Sunday, April 11, 2010

After Dantewada

The cure to Maoism lies in a political solution and not military action, insists N.V.Subramanian.

9 April 2010: It is honourable that P.Chidambaram resigned to accept responsibility for the Dantewada massacre and it is fair that the prime minister rejected his resignation. But that won't take away from the fact that the Manmohan Singh government has made a grotesque mess of countering the Maoists.

First, the Maoists are not terrorists or insurgents. They are for want of a better description guerilla fighters who have embraced armed struggle to express their deepest reservations about and opposition to aspects of the Indian state. Among the disadvantaged communities of India, the tribals are the worst off. Not only have they got no fruits of development, the state and its middlemen have cornered and destroyed them in the garb of progress. The tribals have no political constituency. Because the benefits of democratic politics have eluded them in sixty years of Independence, they have shifted sides to the Maoist ideology. For all the violence the Maoists have unleashed, they have not terrorized civilian populations as to make them terrorists. By the fact that they fight state forces, they may appear to be against the state, but that still does not make them insurgent separatists. It is dangerous to mislabel the Maoists because they may become what you want them to be.

Second, it is absolutely disastrous to consider involving the armed forces in anti-Maoist countermeasures. Readers will note that this writer is not using words like war, battle, etc, in the context of the Maoists but countermeasures. The armed forces are trained and equipped for war. There is no war underway within India for the armed forces to intervene. To even think of using the army and air force against the Maoists is gross and unacceptable overreaction. The Manmohan Singh government has twice thought aloud on these lines, the second time yesterday, when unfortunately even the PM touched on the possibility of using air power. Both times the armed forces resisted involvement, and the IAF chief currently has been sharply oppositional. Perhaps the lessons of Operation Bluestar have been too soon forgotten, which not only lead to prime minister Indira Gandhi's assassination, but provoked an unthinkable mutiny in the Indian army, arguably the first since Independence.

When the military is frequently called by politicians to fight the people, it does not take too long for the brass to entertain notions of being better able to govern than the political class, and we have seen where that leads to in Pakistan. But to be fair to the Indian military leadership, they have resisted internal deployment, and from Jammu and Kashmir to the troubled North East, they have only seen the armed forces' role as enabling a political solution, which is as it should be. The military fights foreign enemies, not its own people. It is ironic and not the least helpful that the government considers using the military against the Maoists but prohibits cross-border punitive actions against Pakistani terrorists.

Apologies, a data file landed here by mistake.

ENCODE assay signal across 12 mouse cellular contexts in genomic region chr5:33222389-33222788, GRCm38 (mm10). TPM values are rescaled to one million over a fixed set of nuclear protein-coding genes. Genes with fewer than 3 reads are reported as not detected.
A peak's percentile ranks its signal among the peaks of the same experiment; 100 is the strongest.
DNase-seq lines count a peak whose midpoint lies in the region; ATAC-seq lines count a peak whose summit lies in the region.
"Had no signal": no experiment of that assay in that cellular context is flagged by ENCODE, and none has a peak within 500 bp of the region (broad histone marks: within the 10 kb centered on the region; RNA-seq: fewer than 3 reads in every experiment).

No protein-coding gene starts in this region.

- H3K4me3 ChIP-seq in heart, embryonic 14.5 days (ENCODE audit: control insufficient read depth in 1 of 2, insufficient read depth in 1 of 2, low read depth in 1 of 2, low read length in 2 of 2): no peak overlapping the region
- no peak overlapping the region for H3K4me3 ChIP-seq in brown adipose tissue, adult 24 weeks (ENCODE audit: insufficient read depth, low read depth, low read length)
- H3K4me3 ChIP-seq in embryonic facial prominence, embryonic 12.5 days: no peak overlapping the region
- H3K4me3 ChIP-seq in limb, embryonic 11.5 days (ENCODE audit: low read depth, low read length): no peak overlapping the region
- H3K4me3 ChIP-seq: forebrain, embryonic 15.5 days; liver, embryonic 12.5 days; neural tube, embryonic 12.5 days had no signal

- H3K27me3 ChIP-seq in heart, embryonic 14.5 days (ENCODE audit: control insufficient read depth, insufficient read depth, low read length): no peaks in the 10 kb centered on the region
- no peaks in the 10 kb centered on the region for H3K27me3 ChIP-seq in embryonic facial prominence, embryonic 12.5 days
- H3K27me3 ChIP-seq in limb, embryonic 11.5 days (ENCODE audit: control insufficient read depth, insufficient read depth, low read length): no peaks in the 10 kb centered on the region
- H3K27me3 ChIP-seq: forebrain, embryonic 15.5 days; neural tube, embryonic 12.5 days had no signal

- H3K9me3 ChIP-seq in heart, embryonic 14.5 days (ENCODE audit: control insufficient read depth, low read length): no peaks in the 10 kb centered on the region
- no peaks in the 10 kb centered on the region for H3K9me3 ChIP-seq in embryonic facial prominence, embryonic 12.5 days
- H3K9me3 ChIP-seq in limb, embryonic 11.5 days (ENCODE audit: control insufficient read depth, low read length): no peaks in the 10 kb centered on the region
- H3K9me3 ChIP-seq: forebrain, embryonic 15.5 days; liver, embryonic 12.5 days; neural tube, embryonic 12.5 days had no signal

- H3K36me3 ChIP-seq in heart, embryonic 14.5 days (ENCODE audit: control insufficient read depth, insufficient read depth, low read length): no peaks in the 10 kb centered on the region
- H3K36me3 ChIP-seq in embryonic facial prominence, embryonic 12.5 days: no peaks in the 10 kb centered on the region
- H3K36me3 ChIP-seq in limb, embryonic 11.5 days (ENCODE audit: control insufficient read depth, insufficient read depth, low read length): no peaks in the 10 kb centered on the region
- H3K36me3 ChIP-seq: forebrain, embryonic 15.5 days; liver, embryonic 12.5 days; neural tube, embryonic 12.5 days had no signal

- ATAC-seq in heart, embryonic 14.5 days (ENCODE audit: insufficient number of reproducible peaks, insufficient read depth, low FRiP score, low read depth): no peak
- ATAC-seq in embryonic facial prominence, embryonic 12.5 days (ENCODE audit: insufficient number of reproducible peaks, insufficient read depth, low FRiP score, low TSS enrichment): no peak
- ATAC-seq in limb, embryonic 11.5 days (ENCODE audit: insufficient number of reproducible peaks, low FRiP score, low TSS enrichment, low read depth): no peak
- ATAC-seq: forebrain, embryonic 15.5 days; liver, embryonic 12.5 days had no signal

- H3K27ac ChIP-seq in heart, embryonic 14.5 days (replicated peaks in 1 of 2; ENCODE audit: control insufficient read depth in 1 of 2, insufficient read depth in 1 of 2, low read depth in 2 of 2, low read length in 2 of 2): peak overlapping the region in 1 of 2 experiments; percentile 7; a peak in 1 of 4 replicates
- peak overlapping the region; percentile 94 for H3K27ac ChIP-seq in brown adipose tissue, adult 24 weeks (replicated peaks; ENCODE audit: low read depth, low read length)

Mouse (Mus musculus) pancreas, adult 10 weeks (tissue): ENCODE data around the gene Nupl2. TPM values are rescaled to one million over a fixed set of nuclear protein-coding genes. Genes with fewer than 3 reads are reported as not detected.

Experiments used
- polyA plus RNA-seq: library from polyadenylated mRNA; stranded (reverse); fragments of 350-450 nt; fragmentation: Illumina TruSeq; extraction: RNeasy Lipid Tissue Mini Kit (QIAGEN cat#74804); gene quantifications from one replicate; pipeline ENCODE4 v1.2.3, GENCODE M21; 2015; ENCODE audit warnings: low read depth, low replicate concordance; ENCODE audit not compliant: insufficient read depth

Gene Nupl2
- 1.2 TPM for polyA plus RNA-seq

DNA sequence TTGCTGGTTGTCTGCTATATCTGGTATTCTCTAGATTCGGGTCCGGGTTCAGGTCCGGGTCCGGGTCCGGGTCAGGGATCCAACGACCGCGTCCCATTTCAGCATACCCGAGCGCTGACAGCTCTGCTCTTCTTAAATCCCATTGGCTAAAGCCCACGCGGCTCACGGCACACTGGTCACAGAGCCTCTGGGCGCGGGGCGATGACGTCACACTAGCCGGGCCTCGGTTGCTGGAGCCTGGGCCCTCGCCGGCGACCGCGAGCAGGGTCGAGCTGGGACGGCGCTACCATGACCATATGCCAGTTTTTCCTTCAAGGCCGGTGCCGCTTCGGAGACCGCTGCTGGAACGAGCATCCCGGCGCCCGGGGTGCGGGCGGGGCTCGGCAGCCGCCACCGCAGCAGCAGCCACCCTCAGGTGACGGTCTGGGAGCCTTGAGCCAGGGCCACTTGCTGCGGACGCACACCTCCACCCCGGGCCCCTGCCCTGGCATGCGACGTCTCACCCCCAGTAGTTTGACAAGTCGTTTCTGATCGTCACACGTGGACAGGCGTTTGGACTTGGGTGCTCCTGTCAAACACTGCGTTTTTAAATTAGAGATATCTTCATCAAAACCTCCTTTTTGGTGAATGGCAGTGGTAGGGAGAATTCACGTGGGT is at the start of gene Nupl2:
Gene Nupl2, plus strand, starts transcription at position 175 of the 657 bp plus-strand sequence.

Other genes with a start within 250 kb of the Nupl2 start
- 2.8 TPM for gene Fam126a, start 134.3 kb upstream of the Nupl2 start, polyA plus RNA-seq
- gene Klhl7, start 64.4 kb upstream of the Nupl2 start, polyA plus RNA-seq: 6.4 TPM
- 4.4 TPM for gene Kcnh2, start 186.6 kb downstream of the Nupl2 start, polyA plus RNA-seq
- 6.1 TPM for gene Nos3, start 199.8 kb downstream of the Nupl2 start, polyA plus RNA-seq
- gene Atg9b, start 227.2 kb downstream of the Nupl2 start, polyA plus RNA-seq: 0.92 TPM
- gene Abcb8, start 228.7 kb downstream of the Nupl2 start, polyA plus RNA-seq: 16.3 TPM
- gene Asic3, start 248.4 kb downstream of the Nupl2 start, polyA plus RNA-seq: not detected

Three, there has to be a mix of police/ paramilitary countermeasures and political action to neutralize the Maoists. On the political front, the Manmohan Singh government has spectacularly failed. It has antagonized Opposition-ruled states like West Bengal and Bihar by demanding (unwise) action against the Maoists although law and order is a state subject. Chidambaram has not accorded respect to Buddhadeb Bhattacharya as an elected chief minister and Nitish Kumar, one of the deepest politicians in the business, does not approve of the Union home minister's anti-Maoist schemes. Without a political consensus, there cannot be a political solution to Maoism, and after Dantewada, states will not permit reckless deployment of Central forces.

Finally, the Manmohan Singh government has to accept that there are serious structural faults in the New Economic Policy that has been in place since the early nineteen-nineties. India's growth is undeniable but it has only brought islands of prosperity. The Congress party's 2009 election victory was largely on account of its anti-poverty programmes. But the tribals were barely benefited by them. All classes now are crushed by the raging food inflation in the face of which the economist PM has not provided inspiring leadership. If it is no coincidence that Sonia Gandhi, the Congress president, is returning to take up a formal role as watchdog of the government's social sector spending (her own personal no-confidence motion against the regime, you may say), then it can scarcely be argued that there are nil legitimate and compelling angsts in the tribal regions that the Maoists seek to overcome with arms.

If the Dantewada massacre is not to be repeated, it has to be back to the basics for the Manmohan Singh government. There is enough political depth in the country to manage the Maoists. Let us not make them into terrorists and insurgents and force the tribals into separate nationhood.

N.V.Subramanian is Editor,, and writes internationally on strategic affairs. He has authored two novels, University of Love (Writers Workshop, Calcutta) and Courtesan of Storms (Har-Anand, Delhi). Email:

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